Wayne, NJ-based Electronics Expo, an independent regional retail chain selling quality A/V electronics, has entered bankruptcy as of March 31st. The company, which at one time had as many as eight locations at its peak, is now down to two showrooms and one outlet center at its offices, according to a report by NorthJersey.com. Electronics Expo is owned by Leon Temiz, once a partner with family members in another regional player, Sixth Avenue Electronics.
See the “Who’s Who” list of vendors who were hit in this most recent bankruptcy…
For many in the business, this is not an unexpected development. Last year, the company’s difficulties became quite public as it shut down most of its locations, saying it was in the process of pursuing a new format with smaller locations. But even in advance of that, Electronic Expo’s problems were the subject of much speculation for more than a year.
Temiz’s former business, Sixth Avenue, of which he was a co-founder with his brothers, closed up all locations in 2011 and liquidated its assets, avoiding a messy bankruptcy. Temiz left Sixth Avenue in the early 2000’s largely, according to several sources, as the result of a dispute with his brothers and went on to found Electronics Expo to compete with them.
Electronics Expo sought to differentiate itself from more mainstream sellers of electronics, focusing its business on more upscale brands. The company offered large showrooms with their brands on display both individually as well as in systems. It also offered custom installation services for more sophisticated installations.
But Electronics Expo was also an aggressive advertiser with many door busters and loss leaders employed to drive retail floor traffic. And, like many other retailers, sources tell us that Electronics Expo got hooked on the volume that flat-panel televisions drove. And, also like every other retailer in the video business, they struggled to make any profit on the sales of those televisions.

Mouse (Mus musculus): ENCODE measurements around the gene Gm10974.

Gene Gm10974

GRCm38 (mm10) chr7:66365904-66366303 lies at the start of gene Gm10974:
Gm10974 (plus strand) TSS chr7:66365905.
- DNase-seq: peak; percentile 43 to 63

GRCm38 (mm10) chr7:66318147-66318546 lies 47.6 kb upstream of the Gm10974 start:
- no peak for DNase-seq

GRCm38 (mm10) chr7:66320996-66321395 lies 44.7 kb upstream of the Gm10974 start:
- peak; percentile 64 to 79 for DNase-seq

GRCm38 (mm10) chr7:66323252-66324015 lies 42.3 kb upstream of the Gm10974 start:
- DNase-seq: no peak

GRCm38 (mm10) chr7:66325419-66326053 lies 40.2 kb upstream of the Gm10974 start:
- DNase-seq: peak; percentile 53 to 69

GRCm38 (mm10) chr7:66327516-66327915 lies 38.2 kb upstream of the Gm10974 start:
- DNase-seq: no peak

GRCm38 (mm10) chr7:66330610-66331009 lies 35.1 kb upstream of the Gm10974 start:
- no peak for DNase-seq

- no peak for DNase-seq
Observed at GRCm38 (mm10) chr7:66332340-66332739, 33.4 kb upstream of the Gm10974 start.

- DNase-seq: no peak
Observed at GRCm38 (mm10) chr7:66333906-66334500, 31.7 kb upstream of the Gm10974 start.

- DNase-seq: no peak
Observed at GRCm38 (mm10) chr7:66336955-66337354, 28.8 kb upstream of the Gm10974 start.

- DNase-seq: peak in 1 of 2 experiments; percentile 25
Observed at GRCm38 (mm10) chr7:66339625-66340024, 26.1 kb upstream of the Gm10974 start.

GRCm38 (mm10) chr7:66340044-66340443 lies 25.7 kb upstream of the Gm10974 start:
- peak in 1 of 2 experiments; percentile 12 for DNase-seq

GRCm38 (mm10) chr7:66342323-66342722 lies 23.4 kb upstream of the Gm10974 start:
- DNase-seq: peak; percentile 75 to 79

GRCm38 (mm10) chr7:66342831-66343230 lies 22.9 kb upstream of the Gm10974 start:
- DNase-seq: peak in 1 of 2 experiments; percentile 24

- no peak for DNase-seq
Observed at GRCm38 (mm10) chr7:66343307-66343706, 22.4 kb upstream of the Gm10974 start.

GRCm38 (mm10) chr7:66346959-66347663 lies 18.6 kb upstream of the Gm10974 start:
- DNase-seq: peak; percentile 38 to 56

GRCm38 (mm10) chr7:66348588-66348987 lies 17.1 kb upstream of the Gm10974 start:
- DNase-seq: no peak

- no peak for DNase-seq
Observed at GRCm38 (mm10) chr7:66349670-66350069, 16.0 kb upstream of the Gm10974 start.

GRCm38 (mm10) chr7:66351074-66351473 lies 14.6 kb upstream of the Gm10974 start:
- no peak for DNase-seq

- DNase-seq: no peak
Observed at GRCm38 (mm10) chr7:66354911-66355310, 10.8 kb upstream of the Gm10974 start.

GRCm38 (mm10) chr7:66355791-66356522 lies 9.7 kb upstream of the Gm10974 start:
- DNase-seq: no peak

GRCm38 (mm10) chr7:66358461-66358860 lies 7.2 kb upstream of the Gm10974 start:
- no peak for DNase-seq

As many reports on Best Buy’s troubles have noted, retailers are also faced with a triple-whammy of loss of profits as competition drives down prices, dropping demand for televisions…and, more and more consumers preferring to buy from online sources such as Amazon.com.
In its initial filing, Electronics Expo lists assets of “$1 million -$10 million” and liabilities of “$ 1 million -10 million.” And while the company’s total list of creditors spanned 17 pages, it specifically showed the top 20 creditors with the amounts owed to them.
Electronic Expo’s Top 20 Creditors…
- Samsung Electronics $1,063,937.26
- Panasonic Display $ 986,308.82
- LG Electronics USA $ 851,119.54
- TECHDATA (Sony) $ 729,303.74
- Denon Electronics $ 478,995.60
- Sharp Electronics $ 429,948.99
- Yamaha Electronics $ 332,693.86
- Canon USA $ 218,526.76
- Polk Audio $ 198,990.21
- Klipsch Group $ 732,104.33
- Harman Consumer Grp $ 128,465.08
- Definitive Technology $ 120,906.81
- Garmin International $ 116,852.82
- Tivoli Audio $ 96,183.63
- Star Ledger(newspaper)$ 82,955.12
- Home Depot Credit $ 74,492.49
- Nikon, Inc. $ 69,846.89
- Martin Logan, Inc. $ 66,297.36
- Onkyo $ 55,328.84
- Sennheiser $ 49,214.95
It is important to note that Temiz and Electronic Expo has filed for Chapter 11 bankruptcy, as opposed to a Chapter 7 bankruptcy. This means that the company is seeking protection from creditors as it puts together a plan to reorganize their business. In some cases…rarely, unfortunately…companies can re-emerge from Chapter 11 as an ongoing concern. However, in the case of a Chapter 7 bankruptcy, the company is closed down and all assets are sold off…the proceeds of which are distributed amongst all of the creditors.
Could stick around…
So Electronics Expo could still be around for a long time to come. On the other hand, creditors get a say in the matter and can petition the court to convert the proceedings to a Chapter 7 if they feel that is in their best interests. Electronics Expo, as well, could opt for such a conversion.
So the future remains murky for the once high-flying chain that is a part of the Pro Group. Temiz was quoted by the Bergen Record newspaper as saying last year that he wanted to reformat the stores to a much smaller footprint. Perhaps he’ll get his chance. Perhaps he won’t.